From Joan Didion to Roxane Gay: 7 books you should read if you enjoy nonfiction
Here’s a brief list of the most interesting nonfiction titles to come out in the past year.books Updated: Jul 20, 2017 11:51 IST
While fiction certainly does take the reader to another world, nonfiction – in all its variety – can be just as absorbing. A lot of interesting non-fiction titles covering a number of subjects, from memoirs to essays, have been released in the past year. Here’s a brief (and by no means definitive) list of the most interesting ones:
Joan Didion, South and West: From a Notebook
The celebrated author and journalist is seen in a new light in these extended excerpts from her never-before-seen notebooks. The first finds Didion and her husband on a road trip in the American South in 1970, while another, California Notes, which began as an assignment from Rolling Stone on the Patty Hearst trial of 1976, is a compilation of her reflections about the city, its social hierarchy, the Hearsts, and her own childhood in Sacramento.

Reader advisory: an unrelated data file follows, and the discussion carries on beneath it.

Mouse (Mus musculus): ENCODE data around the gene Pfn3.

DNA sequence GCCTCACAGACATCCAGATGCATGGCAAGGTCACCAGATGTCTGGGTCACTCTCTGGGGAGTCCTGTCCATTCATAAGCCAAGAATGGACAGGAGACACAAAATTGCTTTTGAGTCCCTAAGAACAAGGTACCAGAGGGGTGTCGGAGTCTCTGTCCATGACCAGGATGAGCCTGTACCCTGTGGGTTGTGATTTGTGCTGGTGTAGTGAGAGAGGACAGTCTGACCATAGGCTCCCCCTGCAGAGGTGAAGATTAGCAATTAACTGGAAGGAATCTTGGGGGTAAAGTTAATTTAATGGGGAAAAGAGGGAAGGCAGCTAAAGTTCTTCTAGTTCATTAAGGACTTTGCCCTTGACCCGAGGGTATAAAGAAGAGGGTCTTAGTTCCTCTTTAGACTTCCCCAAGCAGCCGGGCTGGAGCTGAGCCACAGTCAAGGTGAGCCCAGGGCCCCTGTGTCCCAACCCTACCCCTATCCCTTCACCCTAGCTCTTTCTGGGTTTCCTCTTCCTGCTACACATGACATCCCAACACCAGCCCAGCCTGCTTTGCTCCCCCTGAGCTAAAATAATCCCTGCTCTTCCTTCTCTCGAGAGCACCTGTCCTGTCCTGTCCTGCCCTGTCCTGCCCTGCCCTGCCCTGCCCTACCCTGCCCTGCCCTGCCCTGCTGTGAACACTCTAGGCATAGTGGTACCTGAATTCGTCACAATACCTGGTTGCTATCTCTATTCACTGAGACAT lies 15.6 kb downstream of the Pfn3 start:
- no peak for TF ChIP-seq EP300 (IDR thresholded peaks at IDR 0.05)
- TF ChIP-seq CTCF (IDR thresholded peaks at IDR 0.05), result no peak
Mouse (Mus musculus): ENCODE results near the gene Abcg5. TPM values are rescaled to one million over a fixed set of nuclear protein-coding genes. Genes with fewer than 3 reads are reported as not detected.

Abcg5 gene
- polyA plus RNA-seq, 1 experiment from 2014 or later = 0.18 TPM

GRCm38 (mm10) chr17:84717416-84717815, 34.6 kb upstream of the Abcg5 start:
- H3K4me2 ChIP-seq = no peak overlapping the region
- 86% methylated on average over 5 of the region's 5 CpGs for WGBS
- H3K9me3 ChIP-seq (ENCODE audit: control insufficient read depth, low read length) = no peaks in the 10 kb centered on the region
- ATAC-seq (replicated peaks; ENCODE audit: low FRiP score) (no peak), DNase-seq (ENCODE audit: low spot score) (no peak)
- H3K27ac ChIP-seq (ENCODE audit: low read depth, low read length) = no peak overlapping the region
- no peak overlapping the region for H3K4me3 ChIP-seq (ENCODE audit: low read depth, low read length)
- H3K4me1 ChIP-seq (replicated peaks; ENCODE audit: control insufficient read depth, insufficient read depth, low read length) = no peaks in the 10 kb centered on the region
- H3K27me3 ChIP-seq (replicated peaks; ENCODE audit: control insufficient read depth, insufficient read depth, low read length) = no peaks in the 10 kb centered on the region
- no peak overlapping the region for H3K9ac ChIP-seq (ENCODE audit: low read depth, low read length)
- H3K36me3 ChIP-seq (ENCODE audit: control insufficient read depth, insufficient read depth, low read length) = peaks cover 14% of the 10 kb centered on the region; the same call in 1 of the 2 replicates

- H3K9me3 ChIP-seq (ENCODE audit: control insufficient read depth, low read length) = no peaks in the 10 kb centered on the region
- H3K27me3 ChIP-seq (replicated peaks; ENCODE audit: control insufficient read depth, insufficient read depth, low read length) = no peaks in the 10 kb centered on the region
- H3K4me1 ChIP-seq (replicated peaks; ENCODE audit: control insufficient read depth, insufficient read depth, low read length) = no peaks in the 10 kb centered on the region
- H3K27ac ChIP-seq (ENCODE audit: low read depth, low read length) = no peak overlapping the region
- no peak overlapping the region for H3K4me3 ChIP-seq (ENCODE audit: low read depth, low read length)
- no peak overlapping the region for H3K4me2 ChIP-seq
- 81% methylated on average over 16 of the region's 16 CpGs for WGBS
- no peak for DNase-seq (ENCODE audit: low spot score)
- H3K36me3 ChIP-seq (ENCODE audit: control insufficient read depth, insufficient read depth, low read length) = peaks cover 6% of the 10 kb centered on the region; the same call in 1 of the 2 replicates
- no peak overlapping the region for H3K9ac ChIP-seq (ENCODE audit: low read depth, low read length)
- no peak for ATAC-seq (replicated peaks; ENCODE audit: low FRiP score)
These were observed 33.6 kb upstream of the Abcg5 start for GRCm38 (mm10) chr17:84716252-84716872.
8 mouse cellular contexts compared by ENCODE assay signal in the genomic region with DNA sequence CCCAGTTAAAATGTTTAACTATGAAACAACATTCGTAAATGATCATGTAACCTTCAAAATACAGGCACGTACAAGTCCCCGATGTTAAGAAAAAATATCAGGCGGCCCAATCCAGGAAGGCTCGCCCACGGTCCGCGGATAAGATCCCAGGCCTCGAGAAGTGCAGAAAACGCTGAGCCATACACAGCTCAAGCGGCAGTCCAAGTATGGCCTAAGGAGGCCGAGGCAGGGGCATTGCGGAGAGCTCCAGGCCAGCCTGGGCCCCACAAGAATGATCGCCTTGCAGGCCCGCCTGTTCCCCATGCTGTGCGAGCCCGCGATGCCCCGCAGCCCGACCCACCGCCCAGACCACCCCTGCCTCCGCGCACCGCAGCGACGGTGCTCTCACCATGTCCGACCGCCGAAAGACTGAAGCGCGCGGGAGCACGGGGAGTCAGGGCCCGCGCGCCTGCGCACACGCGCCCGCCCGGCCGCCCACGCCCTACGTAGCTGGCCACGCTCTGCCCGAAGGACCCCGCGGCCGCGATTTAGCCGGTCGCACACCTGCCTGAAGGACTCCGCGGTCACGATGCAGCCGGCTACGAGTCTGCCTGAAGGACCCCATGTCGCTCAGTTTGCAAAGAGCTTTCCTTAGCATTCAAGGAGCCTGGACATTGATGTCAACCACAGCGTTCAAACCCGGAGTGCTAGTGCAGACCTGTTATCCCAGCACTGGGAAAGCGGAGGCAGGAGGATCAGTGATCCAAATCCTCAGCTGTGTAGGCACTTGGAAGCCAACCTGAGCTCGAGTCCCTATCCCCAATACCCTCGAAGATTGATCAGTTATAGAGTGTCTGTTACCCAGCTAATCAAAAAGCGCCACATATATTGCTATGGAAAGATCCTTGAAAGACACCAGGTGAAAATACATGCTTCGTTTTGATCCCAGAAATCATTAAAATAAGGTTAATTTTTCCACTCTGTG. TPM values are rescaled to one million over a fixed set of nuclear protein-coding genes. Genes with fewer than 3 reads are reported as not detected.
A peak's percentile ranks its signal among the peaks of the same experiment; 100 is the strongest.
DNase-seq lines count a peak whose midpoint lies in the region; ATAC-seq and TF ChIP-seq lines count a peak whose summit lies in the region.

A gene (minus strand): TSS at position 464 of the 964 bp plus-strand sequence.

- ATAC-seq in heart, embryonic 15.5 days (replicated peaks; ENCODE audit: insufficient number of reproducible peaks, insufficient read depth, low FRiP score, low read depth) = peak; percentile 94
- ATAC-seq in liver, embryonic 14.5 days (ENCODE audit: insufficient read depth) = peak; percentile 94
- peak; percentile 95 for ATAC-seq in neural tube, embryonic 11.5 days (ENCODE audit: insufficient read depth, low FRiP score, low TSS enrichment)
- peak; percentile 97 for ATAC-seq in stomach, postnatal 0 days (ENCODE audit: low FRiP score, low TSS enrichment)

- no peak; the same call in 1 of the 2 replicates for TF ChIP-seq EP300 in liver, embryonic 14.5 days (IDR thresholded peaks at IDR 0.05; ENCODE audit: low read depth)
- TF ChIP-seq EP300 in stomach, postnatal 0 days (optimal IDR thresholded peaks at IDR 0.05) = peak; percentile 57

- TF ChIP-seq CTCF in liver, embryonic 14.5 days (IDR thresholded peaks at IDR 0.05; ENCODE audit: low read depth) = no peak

Ariel Levy, The Rules Do Not Apply
Cheryl Strayed’s name often comes up by way of comparison when people speak of Levy’s memoir, whose story starts when the journalist headed out on a reporting trip to Mongolia, pregnant, married and successful. Levy, who writes for The New Yorker, tells a story of grief and resilience.
David Sedaris, Theft by Finding: Diaries (1977-2002)
Bestselling comic writer Sedaris is known for his autobiographical essays, and his newest book lays open the diaries – often featured at his readings but never before available in print – that have served as their source material.
Scaachi Koul, One Day We’ll All Be Dead and None of This Will Matter
BuzzFeed Canada writer Scaachi Koul is behind this witty and sharp book of essays, covering personal anecdotes from a shopping trip to a visit to the bikini waxer, as well as observations about living as a woman of colour, and straddling Western and Indian culture.
Roxane Gay, Hunger: A Memoir of (My) Body
Food, weight and self-image are all tackled in this memoir by best-selling author Gay, in which she delves into her own emotional and psychological struggles.
Sherman Alexie, You Don’t Have to Say You Love Me
The fiction writer turns the attention on himself in this memoir, which looks at his relationship with his mother and is set primarily on the Spokane Indian Reservation where he grew up.
Mary Gaitskill, Somebody With a Little Hammer
US novelist Gaitskill takes on non-fiction in this collection of essays in which she discusses the Talking Heads, Björk, Norman Mailer and Linda Lovelace, covering personal subjects while delving into the American unconscious.
Follow @htlifeandstyle for more